WPP (Wire and Plastic Products as was) joins global battle against plastic

It’s Cannes week of course and we can expect a number of announcements from agencies and others, many designed to show what good citizens they are.

WPP has signed up for the New Plastics Economy Global Commitment, led jointly by UN Environment and the Ellen MacArthur Foundation, aimed at creating a “circular economy” for plastic where it never becomes waste or pollution. Other signatories include Colgate-Palmolive, Danone, Johnson & Johnson, Mars, Nestlé, PepsiCo, SC Johnson, The Coca-Cola Company and Unilever.

WPP is phasing out all single-use plastics across its empire.

WPP, the old Wire and Plastic Products of course, also says it’s committed to work with partners and clients to inspire consumers to think differently about plastic packaging and change their behaviour; create more sustainable approaches to product and packaging design; and develop new systems for delivering and recycling products. Facebook is among the first partners to collaborate; the two companies are exploring ways to work together to harness their collective global reach to drive action among consumers.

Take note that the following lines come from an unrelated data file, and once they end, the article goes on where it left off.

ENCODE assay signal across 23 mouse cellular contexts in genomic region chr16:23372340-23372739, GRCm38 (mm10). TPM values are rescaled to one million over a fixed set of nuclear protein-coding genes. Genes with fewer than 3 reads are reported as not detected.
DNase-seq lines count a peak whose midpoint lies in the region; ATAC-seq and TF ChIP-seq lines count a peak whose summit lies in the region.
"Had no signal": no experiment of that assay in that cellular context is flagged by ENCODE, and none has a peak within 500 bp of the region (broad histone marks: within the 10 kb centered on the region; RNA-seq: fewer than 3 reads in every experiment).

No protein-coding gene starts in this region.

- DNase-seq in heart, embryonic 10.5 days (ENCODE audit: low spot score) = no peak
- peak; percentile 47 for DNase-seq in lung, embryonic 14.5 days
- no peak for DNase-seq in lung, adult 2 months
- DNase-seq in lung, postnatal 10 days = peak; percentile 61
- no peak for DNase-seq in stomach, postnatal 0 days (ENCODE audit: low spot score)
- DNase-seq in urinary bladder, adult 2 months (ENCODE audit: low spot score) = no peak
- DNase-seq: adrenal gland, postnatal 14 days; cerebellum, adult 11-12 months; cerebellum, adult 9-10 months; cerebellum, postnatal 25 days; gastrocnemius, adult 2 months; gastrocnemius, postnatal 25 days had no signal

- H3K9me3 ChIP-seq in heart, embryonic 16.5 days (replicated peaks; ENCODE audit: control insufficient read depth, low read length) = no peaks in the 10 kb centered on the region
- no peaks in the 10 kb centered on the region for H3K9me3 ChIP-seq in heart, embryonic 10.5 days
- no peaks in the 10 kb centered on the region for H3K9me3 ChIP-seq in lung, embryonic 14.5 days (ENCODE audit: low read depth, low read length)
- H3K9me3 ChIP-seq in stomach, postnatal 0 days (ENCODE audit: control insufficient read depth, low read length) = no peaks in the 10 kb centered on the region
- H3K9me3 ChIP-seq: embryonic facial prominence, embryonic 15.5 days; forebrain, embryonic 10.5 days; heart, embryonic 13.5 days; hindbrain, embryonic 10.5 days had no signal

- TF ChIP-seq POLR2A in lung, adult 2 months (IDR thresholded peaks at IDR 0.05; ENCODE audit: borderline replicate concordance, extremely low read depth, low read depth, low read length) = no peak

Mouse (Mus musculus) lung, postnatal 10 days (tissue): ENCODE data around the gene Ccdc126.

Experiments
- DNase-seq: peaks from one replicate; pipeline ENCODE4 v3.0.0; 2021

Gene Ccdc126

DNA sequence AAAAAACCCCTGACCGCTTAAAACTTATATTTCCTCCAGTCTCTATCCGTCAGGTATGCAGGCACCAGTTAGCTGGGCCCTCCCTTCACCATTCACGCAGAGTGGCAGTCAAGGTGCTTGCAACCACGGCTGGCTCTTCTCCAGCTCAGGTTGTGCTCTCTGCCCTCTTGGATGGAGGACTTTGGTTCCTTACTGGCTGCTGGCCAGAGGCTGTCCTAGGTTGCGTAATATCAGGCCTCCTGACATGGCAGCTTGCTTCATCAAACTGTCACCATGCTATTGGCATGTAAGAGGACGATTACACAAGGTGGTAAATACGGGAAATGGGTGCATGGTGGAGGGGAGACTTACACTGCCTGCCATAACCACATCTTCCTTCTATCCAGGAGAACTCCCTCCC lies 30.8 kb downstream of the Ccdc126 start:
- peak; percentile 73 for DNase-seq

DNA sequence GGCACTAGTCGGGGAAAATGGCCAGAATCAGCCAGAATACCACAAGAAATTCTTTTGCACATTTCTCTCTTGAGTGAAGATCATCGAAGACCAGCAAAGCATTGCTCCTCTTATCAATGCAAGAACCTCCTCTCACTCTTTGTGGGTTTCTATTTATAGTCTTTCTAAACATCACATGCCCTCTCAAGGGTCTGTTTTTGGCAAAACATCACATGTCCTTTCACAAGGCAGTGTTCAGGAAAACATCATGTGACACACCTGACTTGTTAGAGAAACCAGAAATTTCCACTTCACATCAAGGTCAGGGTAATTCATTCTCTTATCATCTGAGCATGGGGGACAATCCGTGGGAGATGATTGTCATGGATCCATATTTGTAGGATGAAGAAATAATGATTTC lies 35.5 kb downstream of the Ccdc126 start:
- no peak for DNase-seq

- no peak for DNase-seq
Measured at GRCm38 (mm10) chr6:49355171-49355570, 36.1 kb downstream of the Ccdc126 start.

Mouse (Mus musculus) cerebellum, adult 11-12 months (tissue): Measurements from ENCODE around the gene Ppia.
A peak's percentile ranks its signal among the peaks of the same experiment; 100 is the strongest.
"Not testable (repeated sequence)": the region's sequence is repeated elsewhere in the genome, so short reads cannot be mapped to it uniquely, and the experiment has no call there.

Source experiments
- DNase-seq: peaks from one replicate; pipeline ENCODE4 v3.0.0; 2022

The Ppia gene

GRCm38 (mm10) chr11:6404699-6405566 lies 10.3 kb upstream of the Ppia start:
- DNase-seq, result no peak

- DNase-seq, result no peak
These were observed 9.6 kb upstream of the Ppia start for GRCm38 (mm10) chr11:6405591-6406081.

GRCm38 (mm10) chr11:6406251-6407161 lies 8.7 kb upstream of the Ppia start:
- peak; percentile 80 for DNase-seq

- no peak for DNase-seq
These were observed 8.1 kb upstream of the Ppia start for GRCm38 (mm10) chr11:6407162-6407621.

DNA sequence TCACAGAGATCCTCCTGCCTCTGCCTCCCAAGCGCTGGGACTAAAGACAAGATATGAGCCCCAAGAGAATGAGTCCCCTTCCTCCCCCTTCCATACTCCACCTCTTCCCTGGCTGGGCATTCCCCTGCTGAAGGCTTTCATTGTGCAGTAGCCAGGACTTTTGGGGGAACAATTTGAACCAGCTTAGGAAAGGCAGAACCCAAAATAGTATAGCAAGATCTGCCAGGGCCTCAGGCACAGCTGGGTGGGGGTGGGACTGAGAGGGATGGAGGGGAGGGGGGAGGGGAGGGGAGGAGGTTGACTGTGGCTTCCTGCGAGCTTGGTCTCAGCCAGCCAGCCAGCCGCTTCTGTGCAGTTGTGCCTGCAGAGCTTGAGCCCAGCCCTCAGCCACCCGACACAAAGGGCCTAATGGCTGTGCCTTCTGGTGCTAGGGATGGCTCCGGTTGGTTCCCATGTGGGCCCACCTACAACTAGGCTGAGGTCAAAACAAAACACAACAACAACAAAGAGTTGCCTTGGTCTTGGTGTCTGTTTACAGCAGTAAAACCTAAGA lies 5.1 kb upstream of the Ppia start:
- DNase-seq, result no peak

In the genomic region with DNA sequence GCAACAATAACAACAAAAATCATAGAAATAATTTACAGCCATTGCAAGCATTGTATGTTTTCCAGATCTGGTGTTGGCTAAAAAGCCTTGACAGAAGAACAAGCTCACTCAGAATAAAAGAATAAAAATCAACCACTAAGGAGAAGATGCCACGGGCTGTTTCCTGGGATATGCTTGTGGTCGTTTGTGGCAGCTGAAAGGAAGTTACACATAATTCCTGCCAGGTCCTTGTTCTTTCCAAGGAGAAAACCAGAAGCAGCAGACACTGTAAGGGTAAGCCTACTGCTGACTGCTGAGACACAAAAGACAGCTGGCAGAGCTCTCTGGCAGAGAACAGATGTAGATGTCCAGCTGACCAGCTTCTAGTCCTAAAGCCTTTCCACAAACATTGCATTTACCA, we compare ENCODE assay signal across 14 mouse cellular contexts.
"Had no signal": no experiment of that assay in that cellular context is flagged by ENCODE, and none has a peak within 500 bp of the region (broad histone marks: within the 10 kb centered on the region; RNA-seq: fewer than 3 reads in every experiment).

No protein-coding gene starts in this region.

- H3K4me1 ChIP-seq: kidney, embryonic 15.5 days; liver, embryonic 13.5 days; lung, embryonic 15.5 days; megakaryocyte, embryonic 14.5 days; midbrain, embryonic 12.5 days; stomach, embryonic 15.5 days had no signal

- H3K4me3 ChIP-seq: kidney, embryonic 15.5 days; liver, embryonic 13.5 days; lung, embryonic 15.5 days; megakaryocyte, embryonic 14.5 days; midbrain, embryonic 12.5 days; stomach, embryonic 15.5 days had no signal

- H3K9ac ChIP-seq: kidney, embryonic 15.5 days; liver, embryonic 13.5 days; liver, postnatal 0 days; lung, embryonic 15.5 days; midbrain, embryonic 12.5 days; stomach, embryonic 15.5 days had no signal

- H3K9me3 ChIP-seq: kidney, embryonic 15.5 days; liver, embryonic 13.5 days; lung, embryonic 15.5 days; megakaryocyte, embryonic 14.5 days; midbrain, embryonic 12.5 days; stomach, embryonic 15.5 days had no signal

WPP CEO Mark Read says: “Our industry has tremendous collective power to bring about change for the better, but our efforts have to begin at home. Taking the plastic out of Wire & Plastic Products by phasing out single-use plastics in our offices is just the first step. People expect companies to act responsibly and help them live more sustainably, and our clients look to us to help them deliver brands with purpose.

“We look forward to working with partners across the industry and using our creativity, insight and scale to make a difference.”

Sian Sutherland, co-founder of A Plastic Planet, says: “Plastic is a miracle material born from man’s creativity. But our misuse of plastic has now created an environmental disaster that our children will inherit if we don’t turn off the plastic tap fast. To have the full creative force of WPP focused on driving change at many levels will accelerate the pace globally. Bad design got us into this mess and good design will get us out of it.”

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